When they return to Narnia the following year, about a thousand years have passed in Narnia. So Narnian time seems to pass faster than "English" time. But in The Last Battle, King Tirian has a vision in which he sees a group of people who are in England and they see him, although they can't hear each other. A couple of minutes later, two of the English people, Jill and Eustace, arrive in Narnia. But from their point of view a whole week has gone by between the vision and arriving in Narnia. So in this case, English time flows faster than Narnian time.

It's reasonable to assume that although the two worlds have their own times, they both flow in the same direction. By this reckoning, each time in England has a corresponding time in Narnia. If I go into Narnia and some time later you follow me, it is reasonable to assume that from the Narnian point of view I arrive in Narnia first, followed by you. This is certainly the case in all the travels between England and Narnia mentioned in the book.

Digory and Polly are the first to reach Narnia (accompanied by Jadis the White Witch, Frank the Cabby, Uncle Andrew and a horse). They travel from Victorian England in 1900 and arrive as the world of Narnia is being created. The last to travel to Narnia are Jill and Eustace who leave England some time in the late 1940s and arrive in Narnia in time to witness the end of the world. So the entire span of Narnia's history takes place between 1900 and 1949.

Why Tash?

This means that whenever the Arabians wandered into the Narnian world, it happened between 1900 and 1949. It seems odd, then, that they worship a god called Tash rather than Allah. I doubt there were any Arabs in our world after 1900 who did not believe in Allah.

There are a number of possible explanations:

The Long Spring of Narnia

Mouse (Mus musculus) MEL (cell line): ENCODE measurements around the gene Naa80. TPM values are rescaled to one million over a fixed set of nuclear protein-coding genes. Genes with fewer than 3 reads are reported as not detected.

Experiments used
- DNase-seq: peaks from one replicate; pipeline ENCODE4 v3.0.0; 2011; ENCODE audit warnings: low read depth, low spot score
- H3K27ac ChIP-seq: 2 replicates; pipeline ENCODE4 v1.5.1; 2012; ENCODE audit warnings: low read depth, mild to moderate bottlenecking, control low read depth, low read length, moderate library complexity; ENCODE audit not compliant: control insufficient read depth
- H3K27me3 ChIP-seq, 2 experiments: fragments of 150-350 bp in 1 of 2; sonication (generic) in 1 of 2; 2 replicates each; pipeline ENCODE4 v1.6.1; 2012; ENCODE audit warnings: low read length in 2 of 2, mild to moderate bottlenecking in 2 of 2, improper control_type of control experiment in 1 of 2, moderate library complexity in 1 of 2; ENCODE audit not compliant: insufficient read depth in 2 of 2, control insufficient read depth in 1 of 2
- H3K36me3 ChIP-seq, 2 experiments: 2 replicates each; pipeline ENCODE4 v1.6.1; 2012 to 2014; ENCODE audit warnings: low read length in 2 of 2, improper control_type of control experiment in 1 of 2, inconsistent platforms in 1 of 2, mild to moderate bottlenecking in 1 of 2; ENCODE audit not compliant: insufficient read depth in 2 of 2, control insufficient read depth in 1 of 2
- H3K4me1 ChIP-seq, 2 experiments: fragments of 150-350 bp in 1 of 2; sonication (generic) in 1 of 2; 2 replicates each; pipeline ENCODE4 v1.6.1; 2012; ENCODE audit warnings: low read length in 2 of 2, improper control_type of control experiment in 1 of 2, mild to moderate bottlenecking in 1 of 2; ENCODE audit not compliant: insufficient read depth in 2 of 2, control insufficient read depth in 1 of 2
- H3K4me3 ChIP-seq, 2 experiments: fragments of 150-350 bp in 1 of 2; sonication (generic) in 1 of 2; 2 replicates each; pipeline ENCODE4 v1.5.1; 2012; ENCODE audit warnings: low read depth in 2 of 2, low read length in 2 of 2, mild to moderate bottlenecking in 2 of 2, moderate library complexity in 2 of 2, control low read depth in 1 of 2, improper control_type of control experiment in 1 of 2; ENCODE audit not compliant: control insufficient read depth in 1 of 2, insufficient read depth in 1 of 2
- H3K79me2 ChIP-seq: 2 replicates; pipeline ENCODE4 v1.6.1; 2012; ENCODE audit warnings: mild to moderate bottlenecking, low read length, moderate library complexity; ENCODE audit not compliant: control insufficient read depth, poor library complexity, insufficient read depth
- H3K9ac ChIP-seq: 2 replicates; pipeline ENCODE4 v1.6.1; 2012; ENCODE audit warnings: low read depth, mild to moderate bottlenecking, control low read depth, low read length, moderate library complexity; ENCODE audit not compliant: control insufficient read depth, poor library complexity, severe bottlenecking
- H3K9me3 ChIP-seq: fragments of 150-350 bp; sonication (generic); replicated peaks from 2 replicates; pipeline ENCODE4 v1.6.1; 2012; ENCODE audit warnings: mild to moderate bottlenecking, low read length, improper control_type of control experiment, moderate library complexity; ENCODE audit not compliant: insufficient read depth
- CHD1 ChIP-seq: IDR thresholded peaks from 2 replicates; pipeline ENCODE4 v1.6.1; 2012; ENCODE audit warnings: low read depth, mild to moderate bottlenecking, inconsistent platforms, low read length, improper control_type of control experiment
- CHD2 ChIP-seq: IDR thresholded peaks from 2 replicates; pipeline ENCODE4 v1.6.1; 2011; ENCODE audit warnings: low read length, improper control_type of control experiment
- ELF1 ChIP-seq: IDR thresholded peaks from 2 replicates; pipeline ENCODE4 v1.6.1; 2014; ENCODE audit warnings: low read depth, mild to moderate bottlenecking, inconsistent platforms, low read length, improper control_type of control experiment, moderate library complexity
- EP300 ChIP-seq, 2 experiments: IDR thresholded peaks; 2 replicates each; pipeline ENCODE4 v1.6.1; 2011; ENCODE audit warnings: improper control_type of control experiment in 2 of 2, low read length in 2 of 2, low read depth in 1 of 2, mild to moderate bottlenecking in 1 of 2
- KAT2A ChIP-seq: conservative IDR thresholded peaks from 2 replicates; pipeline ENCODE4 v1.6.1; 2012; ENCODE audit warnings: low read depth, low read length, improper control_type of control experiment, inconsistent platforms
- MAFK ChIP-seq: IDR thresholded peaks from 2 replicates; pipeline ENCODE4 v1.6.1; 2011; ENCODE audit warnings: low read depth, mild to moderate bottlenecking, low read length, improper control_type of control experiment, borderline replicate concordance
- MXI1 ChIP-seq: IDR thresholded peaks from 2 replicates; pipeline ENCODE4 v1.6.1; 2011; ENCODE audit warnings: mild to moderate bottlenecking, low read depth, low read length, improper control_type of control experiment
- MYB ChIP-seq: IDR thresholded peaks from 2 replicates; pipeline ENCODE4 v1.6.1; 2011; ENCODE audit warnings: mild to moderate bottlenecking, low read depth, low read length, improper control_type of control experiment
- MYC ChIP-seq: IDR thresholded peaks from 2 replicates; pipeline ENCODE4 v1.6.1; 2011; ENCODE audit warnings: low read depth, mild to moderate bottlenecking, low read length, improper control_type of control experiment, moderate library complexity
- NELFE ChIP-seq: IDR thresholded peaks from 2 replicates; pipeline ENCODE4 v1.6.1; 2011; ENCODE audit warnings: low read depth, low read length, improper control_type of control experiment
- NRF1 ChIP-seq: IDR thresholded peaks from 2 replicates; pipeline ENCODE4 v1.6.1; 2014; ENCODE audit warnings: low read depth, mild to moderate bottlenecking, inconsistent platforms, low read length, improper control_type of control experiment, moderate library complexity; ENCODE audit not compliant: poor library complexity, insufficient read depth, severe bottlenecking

The later history of Narnia is fairly clearly laid out - it is about 1,000 years from the defeat of the White Witch in The Lion, the Witch and the Wardrobe to the arrival of the children in Narnia in Prince Caspian - the palace of Cair Paravel from the earlier story is a ruin in the later book, but not completely disappeared. This fits in with similar ruins found around Great Britain so 1,000 years seems reasonable. We're also told that The Last Battle is only a few hundred years after Prince Caspian. But we're never told how long it is from the creation of Narnia in The Magician's Nephew to the time of The Lion, the Witch and the Wardrobe.

Many websites state categorically that it is also 1,000 years, and this is based on Lewis's published timeline, which also says that the Calormenes were Archenlanders who wandered south. Since this seems extremely unlikely, we're also free to dispute the timing - 1,000 years doesn't seem enough. In the Long Spring theory, we speculate that it was in fact 10,000 years from the creation of Narnia until the time when the White Witch took control. The Arabs wandered through a gateway into Narnia around 1901 our time, but this was, say, 5,000 years after the creation of Narnia, giving them another 5,000 years for their belief in Allah to change into the belief in Tash.

The Calormens Got There First

Perhaps some Arabs from our world from about the year 1 AD wandered through a gateway into the world of Narnia as it was being created. They arrived before Digory and his group, and stood in the darkness because the stars and sun had not yet been created but in Narnian time only a few minutes went by before Digory arrived in another part of the world and soon after that the stars and sun were created. In this theory, the Arabs did not believe in Allah because they dated from a time before the Prophet; Islam had not yet been invented.

Lewis's Timeline

Lewis published a timeline showing various events in Narnia and the corresponding times in England. It is from this that the figure of 1000 years between the creation of the world and the overthroing of the White Witch comes. In this timeline, Lewis says that the Calormenes were not Arabs. They were outlaws from Archenland (that is, of the same race as the Narnian ruler) who fled south about 200 years after the creation of the world. Their dark skin is therefore due purely to constant exposure to the sun, and the correspondence between their Calormene culture and our Arabian culture is pure coincidence. This is not a very satisfactory explanation. Since the timeline is not part of the Chronicles of Narnia, we can feel free to disregard it.